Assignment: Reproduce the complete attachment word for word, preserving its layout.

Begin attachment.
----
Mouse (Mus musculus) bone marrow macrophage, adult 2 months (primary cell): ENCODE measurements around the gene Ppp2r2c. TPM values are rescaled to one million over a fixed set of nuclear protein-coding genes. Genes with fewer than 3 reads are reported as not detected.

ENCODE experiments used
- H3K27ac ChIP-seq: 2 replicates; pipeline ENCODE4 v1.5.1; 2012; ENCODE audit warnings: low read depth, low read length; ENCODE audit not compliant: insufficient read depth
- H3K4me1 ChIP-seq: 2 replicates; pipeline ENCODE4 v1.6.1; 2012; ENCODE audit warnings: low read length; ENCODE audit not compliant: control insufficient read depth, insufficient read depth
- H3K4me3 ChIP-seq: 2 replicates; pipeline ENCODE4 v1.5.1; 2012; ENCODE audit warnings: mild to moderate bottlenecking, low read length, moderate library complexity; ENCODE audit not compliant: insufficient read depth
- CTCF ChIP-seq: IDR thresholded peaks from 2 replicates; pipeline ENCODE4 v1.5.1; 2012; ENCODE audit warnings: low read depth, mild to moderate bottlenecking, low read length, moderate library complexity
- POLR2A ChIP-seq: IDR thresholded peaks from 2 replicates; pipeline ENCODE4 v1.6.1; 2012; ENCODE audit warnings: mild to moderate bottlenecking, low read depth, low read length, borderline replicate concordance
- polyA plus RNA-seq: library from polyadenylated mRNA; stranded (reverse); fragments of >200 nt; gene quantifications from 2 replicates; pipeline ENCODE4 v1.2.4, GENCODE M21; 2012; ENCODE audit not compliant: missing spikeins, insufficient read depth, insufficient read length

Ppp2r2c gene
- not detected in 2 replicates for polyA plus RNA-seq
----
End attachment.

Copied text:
Mouse (Mus musculus) bone marrow macrophage, adult 2 months (primary cell): ENCODE measurements around the gene Ppp2r2c. TPM values are rescaled to one million over a fixed set of nuclear protein-coding genes. Genes with fewer than 3 reads are reported as not detected.

ENCODE experiments used
- H3K27ac ChIP-seq: 2 replicates; pipeline ENCODE4 v1.5.1; 2012; ENCODE audit warnings: low read depth, low read length; ENCODE audit not compliant: insufficient read depth
- H3K4me1 ChIP-seq: 2 replicates; pipeline ENCODE4 v1.6.1; 2012; ENCODE audit warnings: low read length; ENCODE audit not compliant: control insufficient read depth, insufficient read depth
- H3K4me3 ChIP-seq: 2 replicates; pipeline ENCODE4 v1.5.1; 2012; ENCODE audit warnings: mild to moderate bottlenecking, low read length, moderate library complexity; ENCODE audit not compliant: insufficient read depth
- CTCF ChIP-seq: IDR thresholded peaks from 2 replicates; pipeline ENCODE4 v1.5.1; 2012; ENCODE audit warnings: low read depth, mild to moderate bottlenecking, low read length, moderate library complexity
- POLR2A ChIP-seq: IDR thresholded peaks from 2 replicates; pipeline ENCODE4 v1.6.1; 2012; ENCODE audit warnings: mild to moderate bottlenecking, low read depth, low read length, borderline replicate concordance
- polyA plus RNA-seq: library from polyadenylated mRNA; stranded (reverse); fragments of >200 nt; gene quantifications from 2 replicates; pipeline ENCODE4 v1.2.4, GENCODE M21; 2012; ENCODE audit not compliant: missing spikeins, insufficient read depth, insufficient read length

Ppp2r2c gene
- not detected in 2 replicates for polyA plus RNA-seq